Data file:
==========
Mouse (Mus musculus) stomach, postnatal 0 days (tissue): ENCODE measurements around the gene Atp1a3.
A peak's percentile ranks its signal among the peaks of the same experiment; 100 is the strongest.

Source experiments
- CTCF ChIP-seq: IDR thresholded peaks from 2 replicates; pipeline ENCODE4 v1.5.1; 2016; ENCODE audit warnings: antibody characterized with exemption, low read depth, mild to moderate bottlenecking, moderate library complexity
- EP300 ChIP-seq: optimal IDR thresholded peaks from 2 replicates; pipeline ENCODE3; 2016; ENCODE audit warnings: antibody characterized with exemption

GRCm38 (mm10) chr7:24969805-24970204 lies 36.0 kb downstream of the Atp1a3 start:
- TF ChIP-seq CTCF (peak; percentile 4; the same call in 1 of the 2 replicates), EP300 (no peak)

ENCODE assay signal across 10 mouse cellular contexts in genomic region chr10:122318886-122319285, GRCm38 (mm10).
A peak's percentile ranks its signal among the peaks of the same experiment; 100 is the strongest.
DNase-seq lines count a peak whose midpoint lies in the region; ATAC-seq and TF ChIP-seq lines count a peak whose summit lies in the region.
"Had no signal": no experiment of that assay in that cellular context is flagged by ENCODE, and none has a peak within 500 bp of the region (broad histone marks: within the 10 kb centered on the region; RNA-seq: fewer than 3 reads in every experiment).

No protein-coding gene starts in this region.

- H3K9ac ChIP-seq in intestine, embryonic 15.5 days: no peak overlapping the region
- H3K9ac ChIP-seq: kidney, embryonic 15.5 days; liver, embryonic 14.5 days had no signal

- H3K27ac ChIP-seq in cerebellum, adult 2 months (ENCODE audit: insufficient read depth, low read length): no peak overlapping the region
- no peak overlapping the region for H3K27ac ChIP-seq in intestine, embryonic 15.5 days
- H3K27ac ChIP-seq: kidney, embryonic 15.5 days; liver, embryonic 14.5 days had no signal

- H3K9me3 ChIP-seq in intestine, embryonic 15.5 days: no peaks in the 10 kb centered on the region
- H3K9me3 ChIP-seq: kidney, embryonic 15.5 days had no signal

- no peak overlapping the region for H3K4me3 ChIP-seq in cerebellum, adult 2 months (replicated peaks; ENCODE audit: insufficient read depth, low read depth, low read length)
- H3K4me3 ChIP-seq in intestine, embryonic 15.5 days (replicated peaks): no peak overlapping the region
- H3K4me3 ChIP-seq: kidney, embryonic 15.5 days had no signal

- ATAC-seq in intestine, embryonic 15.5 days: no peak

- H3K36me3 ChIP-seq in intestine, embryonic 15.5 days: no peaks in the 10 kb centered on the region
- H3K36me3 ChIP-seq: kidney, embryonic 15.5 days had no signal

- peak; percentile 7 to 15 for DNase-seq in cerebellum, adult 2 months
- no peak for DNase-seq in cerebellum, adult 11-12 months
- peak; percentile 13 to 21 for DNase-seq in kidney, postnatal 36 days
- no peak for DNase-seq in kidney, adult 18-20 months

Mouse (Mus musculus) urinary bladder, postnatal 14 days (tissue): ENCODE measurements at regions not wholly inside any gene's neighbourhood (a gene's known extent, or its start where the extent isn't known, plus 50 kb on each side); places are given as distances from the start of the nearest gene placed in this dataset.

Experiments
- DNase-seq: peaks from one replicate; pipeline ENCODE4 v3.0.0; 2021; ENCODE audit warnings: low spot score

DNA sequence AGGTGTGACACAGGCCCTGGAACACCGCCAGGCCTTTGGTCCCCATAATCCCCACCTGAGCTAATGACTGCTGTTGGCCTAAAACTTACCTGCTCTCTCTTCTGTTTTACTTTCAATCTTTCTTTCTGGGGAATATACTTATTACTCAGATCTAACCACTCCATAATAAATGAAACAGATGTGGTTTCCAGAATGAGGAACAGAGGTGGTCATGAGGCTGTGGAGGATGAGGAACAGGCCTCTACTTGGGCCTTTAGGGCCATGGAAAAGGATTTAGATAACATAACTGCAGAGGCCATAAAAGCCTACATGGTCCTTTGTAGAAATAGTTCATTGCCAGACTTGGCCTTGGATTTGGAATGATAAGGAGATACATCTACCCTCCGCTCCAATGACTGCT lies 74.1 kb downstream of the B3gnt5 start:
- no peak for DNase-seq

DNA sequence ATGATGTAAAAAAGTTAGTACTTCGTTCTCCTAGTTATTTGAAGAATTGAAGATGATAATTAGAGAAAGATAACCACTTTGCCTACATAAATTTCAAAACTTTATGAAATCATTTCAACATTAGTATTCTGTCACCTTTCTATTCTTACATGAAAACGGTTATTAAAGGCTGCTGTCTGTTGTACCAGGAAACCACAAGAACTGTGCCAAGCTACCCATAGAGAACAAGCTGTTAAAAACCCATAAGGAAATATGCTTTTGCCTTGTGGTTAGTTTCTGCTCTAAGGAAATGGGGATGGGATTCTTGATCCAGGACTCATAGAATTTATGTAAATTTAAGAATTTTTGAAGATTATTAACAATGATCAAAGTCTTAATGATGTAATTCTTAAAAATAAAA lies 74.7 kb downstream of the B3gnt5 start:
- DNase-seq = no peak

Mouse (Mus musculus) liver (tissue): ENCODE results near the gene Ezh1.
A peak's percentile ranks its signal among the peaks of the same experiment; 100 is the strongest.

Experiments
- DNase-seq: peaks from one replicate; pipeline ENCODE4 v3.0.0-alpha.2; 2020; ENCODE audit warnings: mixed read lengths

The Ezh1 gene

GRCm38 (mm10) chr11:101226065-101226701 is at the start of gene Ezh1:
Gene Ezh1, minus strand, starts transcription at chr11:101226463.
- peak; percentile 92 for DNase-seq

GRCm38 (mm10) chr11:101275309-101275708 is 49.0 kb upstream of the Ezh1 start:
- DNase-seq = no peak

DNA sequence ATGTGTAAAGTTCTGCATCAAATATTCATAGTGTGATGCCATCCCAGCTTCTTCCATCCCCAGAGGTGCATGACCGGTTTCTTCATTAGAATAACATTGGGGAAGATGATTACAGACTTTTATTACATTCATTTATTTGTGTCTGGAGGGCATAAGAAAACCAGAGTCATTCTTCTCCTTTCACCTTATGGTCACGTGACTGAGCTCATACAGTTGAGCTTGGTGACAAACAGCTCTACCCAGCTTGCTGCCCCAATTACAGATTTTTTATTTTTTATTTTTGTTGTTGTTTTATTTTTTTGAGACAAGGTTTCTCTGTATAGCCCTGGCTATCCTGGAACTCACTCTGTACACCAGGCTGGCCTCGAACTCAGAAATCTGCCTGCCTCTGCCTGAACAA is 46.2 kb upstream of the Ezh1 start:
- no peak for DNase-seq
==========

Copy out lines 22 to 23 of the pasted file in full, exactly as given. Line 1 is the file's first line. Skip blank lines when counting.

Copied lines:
- H3K4me3 ChIP-seq: kidney, embryonic 15.5 days had no signal

- ATAC-seq in intestine, embryonic 15.5 days: no peak